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Front Page » Top Stories » City To Consider Allowing Police Horse Stable In Historic Park

City To Consider Allowing Police Horse Stable In Historic Park

Written by on January 6, 2005

By Yeleny Suarez
The Miami City Commission is to decide next week whether the Miami Police Department can move its horse stables from Tropical Park to the Lummus Park Historic District, Miami’s oldest park.

"The Tropical Park location is very inconvenient for City of Miami officers that work in Coconut Grove," said Javier Torres, an associate at architectural firm MCHarry Associates, which designed stables for Lummus. "At Lummus Park, they will have a smaller distance to travel."

Mr. Torres said the city approached MCHarry a year ago about designing stables. The first renderings, presented at the city’s Historic and Environmental Preservation Board Nov. 29, were rejected because of issues concerning parking and grass pavers. The board reversed its stand Tuesday.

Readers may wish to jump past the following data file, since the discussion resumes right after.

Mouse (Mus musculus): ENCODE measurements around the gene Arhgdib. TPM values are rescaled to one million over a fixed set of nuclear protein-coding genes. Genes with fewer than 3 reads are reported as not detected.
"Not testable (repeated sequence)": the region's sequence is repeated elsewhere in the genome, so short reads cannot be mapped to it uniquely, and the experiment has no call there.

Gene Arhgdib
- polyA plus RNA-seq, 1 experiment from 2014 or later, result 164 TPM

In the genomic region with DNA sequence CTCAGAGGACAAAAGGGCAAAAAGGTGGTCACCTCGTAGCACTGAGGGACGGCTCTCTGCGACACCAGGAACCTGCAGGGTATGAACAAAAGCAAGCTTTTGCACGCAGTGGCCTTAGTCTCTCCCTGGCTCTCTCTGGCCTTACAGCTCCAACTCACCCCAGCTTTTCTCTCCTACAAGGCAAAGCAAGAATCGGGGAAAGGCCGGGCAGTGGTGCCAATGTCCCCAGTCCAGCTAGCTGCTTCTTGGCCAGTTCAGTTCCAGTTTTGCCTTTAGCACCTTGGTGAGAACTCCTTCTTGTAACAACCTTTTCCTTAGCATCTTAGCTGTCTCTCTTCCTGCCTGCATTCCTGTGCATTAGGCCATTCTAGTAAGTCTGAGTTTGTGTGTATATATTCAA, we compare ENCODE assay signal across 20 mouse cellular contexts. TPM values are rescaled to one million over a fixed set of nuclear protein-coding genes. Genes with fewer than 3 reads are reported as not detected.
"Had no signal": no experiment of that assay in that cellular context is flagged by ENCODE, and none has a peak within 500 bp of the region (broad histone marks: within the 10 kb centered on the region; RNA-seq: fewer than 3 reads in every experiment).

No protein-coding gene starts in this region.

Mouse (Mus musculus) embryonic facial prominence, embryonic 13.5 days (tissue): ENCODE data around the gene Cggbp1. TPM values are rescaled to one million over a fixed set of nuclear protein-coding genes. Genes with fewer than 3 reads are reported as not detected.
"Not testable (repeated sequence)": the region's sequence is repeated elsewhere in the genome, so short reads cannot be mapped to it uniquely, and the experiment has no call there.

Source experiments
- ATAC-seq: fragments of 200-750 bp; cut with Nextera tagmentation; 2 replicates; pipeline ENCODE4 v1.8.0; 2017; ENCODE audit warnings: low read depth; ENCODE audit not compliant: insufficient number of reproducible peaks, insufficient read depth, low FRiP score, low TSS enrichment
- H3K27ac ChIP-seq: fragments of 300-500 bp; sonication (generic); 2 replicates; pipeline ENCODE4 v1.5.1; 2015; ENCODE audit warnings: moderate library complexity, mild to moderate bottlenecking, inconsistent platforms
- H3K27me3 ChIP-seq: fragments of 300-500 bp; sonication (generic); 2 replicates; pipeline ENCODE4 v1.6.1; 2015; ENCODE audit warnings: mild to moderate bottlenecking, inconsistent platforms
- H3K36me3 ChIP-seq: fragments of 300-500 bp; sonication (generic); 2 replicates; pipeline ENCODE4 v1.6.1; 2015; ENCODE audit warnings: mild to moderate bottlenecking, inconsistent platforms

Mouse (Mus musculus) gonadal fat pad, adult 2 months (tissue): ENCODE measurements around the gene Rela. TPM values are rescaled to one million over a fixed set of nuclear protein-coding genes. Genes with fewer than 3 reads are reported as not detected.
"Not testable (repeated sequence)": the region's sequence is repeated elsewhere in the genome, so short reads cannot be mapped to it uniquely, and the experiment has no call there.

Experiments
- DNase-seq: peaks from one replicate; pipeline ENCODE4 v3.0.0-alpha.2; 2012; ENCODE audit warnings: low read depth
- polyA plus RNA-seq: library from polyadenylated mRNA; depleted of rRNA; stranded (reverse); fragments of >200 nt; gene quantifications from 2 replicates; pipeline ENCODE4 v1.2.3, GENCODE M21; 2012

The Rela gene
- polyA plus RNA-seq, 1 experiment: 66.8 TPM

"Next, we will go before the City Commission Jan. 13 for a special-exception permit that will allow the development of stables," Mr. Torres said.

The city’s police have eight stables at Tropical Park. The project at the 3,400-square-foot Lummus Park, 360 NW Third St., is to include 11 12-by-12-foot stables for 10 horses and an air-conditioned office at a cost of $500,000.

Bleachers would be built for guests to watch the horses. Guests would be able to visit the stables at no cost.

Lummus Park is the oldest park in Miami, said Brett Bibeau, managing director of the Miami River Commission. In 1821, Florida was sold to the US by Spain for $5 million. Later that year, slaves built a barracks near the mouth of the Miami River that was moved and now is at Lummus Park.

"We hope to start development by the end of February and finish no later than three to four months after," Mr. Torres said. "This will be an enhancement to the future Riverwalk project."